NovoTHOR® is a systemic PhotobiomodulationTherapy used by Olympic athletes, professional NFL, MMA, and NBA players to aid their recovery and keep them at peak performance.
Our mission at the AIM Clinic is to bring the best therapies being used by top athletes, such as NovoTHOR®, and make it available to our local community to help reduce chronic disease and pain and enable true healing.
Photobiomodulation: Photobiomodulation therapy (PBM Therapy) is the application of monochromatic light to improve the speed and quality of tissue repair through modulation of inflammation by enhancing mitochondrial function. The NovoTHOR® delivers 480 watts of power to the body using the wavelengths 660 nm (Red) & 850 nm (Near-Infrared). The goal is to boost energy, increase immunity, decrease inflammation, and activate stem cells for healing. Treatments are 5-20 minutes based on tolerance because it can trigger a Herxheimer and/or Detox reactions for some patients.
The Science on How it Works: Most of the effects of PBM Therapy can be explained by light absorption in the mitochondria [1-3]. Nearly every cell in the body has lots of mitochondria (hundreds or thousands per cell). Mitochondria make cellular energy (ATP) from oxygen and pyruvate. In stressed or ischemic tissues, mitochondria make their own nitric oxide (mtNO) [4-6] which competes with oxygen. The nitric oxide binds to Cytochrome c Oxidase (CcO) (the terminal enzyme in the electron transport chain) and displaces oxygen . This displacement of oxygen has two negative effects; reduced ATP synthesis and increased oxidative stress (leading to inflammation via the inflammatory “master switch” NF-kB) [4-6, 8-10]. Many of the cascading benefits can be found in the below graph:
The benefit on the mitochondria can even be seen visually. With the dosage of light therapy through, regular mitochondria can be transformed into “Giant Mitochondria” as seen in “b” of the below microscopic picture vs “a” which did not receive light therapy. The sources of mitochondria in our bodies include stem cells, immune cells, muscle cells, nerve cells, and brain cells which can also explain the diverse benefits seen with NovoTHOR® therapy.
FDA Clearance: NovoTHOR® is a Class I Medical Devices. NovoTHOR® is built according to current Good Manufacturing Practices (cGMP) and is in compliance with applicable standards as required by FDA.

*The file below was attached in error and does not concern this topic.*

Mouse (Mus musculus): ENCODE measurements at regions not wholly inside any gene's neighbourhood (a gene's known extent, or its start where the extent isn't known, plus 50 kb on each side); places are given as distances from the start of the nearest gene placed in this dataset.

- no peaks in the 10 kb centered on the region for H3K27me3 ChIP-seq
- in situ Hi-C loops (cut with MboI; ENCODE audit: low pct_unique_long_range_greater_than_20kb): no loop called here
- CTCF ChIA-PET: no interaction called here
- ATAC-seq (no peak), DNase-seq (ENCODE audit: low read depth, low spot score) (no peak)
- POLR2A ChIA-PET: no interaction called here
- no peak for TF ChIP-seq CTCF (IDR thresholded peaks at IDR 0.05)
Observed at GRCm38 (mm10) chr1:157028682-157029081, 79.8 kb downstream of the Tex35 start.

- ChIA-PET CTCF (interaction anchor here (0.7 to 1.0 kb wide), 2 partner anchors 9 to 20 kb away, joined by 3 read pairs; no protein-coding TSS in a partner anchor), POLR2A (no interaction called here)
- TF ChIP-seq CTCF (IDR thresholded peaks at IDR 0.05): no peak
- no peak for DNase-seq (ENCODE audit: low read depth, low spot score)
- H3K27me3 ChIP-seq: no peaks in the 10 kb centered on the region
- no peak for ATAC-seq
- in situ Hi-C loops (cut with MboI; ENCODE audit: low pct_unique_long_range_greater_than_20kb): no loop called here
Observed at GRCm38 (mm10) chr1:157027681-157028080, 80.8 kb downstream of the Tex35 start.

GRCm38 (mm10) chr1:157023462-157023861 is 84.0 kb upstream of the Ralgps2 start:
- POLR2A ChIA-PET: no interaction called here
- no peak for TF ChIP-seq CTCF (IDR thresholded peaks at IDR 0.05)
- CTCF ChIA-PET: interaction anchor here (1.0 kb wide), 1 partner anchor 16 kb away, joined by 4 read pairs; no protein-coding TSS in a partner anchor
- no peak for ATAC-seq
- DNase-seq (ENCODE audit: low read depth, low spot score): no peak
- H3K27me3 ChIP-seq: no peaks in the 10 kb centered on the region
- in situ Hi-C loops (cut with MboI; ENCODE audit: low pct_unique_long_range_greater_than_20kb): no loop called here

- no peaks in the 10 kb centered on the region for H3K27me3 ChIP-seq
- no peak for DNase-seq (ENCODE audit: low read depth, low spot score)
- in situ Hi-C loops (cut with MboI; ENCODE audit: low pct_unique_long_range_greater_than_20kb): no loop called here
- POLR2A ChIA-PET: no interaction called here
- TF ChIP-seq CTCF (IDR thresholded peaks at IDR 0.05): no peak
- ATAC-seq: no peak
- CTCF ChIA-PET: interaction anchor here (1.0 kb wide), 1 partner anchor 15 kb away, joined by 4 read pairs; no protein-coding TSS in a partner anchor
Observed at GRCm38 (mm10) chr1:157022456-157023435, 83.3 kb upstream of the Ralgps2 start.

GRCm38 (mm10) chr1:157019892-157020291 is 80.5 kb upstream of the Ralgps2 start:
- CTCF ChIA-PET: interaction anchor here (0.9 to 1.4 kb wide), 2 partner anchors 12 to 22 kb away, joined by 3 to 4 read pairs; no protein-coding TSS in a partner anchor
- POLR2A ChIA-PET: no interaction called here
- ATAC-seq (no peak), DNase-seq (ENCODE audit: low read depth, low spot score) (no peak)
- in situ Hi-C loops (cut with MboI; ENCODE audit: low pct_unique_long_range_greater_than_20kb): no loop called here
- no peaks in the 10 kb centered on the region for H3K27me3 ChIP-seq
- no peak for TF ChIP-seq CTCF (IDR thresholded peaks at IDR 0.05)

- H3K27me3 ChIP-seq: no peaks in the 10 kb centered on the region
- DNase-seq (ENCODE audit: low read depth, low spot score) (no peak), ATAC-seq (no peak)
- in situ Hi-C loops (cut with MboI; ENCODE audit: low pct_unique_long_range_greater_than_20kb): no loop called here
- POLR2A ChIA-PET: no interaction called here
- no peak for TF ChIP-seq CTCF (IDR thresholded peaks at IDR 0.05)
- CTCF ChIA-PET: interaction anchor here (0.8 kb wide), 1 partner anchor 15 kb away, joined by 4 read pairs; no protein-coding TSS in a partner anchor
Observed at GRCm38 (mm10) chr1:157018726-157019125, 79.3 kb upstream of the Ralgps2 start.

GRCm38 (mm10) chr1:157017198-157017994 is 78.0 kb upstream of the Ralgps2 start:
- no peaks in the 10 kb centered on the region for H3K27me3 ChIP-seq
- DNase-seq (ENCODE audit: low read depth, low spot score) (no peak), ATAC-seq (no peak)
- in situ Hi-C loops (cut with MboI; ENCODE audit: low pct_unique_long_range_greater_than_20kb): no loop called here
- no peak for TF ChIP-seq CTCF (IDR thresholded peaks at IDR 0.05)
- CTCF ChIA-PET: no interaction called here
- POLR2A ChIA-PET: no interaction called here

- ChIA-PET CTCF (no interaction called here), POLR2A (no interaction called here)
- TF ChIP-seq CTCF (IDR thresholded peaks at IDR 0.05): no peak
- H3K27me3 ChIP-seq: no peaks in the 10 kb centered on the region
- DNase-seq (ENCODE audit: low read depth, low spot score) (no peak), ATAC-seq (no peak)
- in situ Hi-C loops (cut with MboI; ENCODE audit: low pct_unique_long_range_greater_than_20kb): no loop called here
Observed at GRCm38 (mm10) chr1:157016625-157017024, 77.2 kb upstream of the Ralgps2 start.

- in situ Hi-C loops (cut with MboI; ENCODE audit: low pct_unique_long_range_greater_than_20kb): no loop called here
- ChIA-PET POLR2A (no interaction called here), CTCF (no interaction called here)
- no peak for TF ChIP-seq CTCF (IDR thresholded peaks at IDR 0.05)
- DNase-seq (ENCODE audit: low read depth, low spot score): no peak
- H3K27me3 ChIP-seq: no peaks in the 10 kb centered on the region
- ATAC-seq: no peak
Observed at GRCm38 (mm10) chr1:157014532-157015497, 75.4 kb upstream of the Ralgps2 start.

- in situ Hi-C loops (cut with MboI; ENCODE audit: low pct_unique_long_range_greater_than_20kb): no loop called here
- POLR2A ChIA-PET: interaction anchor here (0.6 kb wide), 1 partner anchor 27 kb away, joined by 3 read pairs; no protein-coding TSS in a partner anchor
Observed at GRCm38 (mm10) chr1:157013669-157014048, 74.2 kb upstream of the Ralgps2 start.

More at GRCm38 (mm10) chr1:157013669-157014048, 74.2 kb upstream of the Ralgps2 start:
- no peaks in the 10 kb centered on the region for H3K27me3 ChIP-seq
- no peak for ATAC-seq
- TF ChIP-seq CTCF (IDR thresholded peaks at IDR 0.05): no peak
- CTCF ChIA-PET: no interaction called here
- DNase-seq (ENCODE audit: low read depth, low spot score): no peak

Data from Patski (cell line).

References: 1. Karu, T.I., Mitochondrial signaling in mammalian cells activated by red and near-IR radiation. Photochem Photobiol, 2008. 84(5): p. 1091-9.
2. Eells, J.T., et al., Mitochondrial signal transduction in accelerated wound and retinal healing by near-infrared light therapy. Mitochondrion, 2004. 4(5-6): p. 559-67.
3. Karu, T., Mitochondrial mechanisms of photobiomodulation in context of new data about multiple roles of ATP. Photomedicine and Laser Surgery, 2010. 28 (2): p. 159-60.
4. Palacios-Callender, M., et al., Endogenous NO regulates superoxide production at low oxygen concentrations by modifying the redox state of cytochrome c oxidase. Proceedings of the National Academy of Sciences of the United States of America, 2004. 101 (20): p. 7630-5.
5. Cleeter, M.W., et al., Reversible inhibition of cytochrome c oxidase, the terminal enzyme of the mitochondrial respiratory chain, by nitric oxide. Implications for neurodegenerative diseases. FEBS letters, 1994. 345(1): p. 50-4.
6. Antunes, F., A. Boveris, and E. Cadenas, On the mechanism and biology of cytochrome oxidase inhibition by nitric oxide. Proc. Natl. Acad. Sci. USA, 2004. 101: p. 16774-9.
7. Galkin, A., A. Higgs, and S. Moncada, Nitric oxide and hypoxia. Essays in biochemistry, 2007. 43: p. 29-42.
8. Lane, N., Cell biology: power games. Nature, 2006. 443(7114): p. 901-3.
9. Bolanos, J.P., et al., Nitric oxide-mediated inhibition of the mitochondrial respiratory chain in cultured astrocytes. Journal of neurochemistry, 1994. 63(3): p. 910-6.
10. Chen, S., Natural products triggering biological targets--a review of the anti-inflammatory phytochemicals targeting the arachidonic acid pathway in allergy asthma and rheumatoid arthritis. Current drug targets, 2011. 12(3): p. 288-301.